If you’ve ever experienced it, you know that muscle or joint pain can throw your life off track. Not only does the pain make it difficult to perform daily tasks, but getting any rest feels like an uphill battle. A specific kind of joint pain known as bursitis affects many people — especially those over the age of 40.
At least 1 in 10,000 people develop bursitis on the knees or elbows. Usually, this is caused by bacterial infections. The good news is it can be treated and prevented if one takes the necessary precautions. Keep reading to learn more about bursitis.
What is bursitis?
Bursitis involves bursae, which are small sacs filled with fluid that provide cushioning for the tendons and muscles near the joints. When these sacs become inflamed, this is known as bursitis. The most common areas affected are the shoulder, elbow or hip. However, the heel, the big toe and knees can also be affected. The older you are, the greater your risk of developing bursitis, as your muscles and tendons cannot handle as much stress. The elasticity of the muscles lessens, making it easier to tear.
What causes bursitis?
Bursitis can be caused by several things, such as repetitive movement from participating in sports or from working a physical job. It can also be caused by injuries. If you have inflammatory arthritis or rheumatoid arthritis, you may also be prone to developing bursitis.
Inflammation related to bursitis is often known to affect those who live a sedentary lifestyle. You may be more at risk of developing bursitis if you are older or have underlying health conditions, such as gout or diabetes. Also, if you are overweight, you may be more susceptible. Certain hobbies or jobs that involve repetitive motion can increase your risk of developing bursitis.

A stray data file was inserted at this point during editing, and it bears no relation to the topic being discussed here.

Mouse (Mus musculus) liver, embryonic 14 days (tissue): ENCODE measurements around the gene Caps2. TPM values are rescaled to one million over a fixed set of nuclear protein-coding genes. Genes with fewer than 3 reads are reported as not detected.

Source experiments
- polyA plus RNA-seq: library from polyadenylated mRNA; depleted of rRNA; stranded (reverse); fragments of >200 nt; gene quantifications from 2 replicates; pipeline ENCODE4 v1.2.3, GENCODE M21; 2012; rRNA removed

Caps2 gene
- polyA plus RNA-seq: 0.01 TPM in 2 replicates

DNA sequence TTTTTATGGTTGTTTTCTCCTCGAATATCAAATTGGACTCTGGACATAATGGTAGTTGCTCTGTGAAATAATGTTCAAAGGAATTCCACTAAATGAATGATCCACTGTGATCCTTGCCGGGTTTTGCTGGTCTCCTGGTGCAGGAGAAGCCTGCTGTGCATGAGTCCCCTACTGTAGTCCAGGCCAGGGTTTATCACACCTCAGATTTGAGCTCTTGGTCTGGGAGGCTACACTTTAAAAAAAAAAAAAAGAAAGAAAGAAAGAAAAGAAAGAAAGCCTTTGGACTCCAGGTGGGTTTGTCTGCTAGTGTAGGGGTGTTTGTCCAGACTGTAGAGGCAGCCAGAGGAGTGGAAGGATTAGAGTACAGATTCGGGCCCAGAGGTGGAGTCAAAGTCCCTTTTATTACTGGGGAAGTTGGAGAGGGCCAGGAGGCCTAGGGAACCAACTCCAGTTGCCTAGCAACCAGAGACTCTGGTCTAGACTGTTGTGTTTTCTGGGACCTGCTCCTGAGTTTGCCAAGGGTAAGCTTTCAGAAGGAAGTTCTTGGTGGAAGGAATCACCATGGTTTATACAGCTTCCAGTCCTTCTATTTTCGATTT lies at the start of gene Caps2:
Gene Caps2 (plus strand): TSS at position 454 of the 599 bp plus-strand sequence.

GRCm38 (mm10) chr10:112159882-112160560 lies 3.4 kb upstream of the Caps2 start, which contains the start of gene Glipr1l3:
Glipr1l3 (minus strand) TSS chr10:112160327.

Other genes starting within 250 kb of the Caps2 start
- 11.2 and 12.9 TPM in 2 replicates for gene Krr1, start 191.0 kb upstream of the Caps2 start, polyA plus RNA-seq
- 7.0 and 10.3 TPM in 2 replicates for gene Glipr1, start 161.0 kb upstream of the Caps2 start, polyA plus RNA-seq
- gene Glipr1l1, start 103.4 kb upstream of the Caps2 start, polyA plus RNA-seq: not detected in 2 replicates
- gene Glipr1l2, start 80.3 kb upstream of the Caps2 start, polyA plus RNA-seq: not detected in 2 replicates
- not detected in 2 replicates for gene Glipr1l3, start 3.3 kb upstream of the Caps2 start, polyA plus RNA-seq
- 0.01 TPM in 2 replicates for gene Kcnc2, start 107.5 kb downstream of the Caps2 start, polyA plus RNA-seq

What are the symptoms?
If you have bursitis, you will experience stiffness or achiness of the joints. Pain is worse when you touch the affected area. The area may also be red and appear swollen. You may also have fevers, warmth in the affected area or experience difficulty in moving joints. If you develop any of the symptoms mentioned, illness or inability to move the joints, contact your orthopaedic specialist, as you could have an infection.
What are the treatments?
One simple way to treat bursitis is to apply ice to the area. Get plenty of rest and take care not to use those joints when you can. Elevate the joint, if possible, and apply a brace, bandage or splint to keep it steady. Take anti-inflammatory medication to reduce swelling. Your orthopaedic doctor may prescribe steroids or other medication to help with pain and swelling.
If necessary, they may also inject the medication into the area that is irritated. Physical therapy may be suggested, as this can help you strengthen your body and enhance your ability to move the joints. If the bursae are infected, they may need to be drained of fluids and treated with antibiotics. On rare occasions, surgery may be necessary.
How can I prevent bursitis?
The best way to prevent bursitis is to reduce your risks as much as possible. If you are, for example, gardening or laying tile or carpet, help ease the strain on your knees by wearing knee pads. Take care of your body by learning to lift heavy objects properly. Never lift with your back, but rather by bending your knees. This takes the strain off of your hips and back. For especially heavy objects, use a cart or a dolly to help reduce stress on your body.
Take breaks from vigorous activities. If you have a job or a hobby that involves consistent movement, take a break whenever possible. Stay physically fit and maintain a healthy weight to minimize the stress placed on joints. Exercising consistently also helps to strengthen the body and the area affected by bursitis. Before exercising, make sure to warm up properly so as not to hurt the muscles and joints.
Bursitis treatment in Cary
Don’t live with the pain of bursitis. Know the symptoms and take steps to prevent this ailment. Contact us today if you are experiencing any type of joint or muscle pain.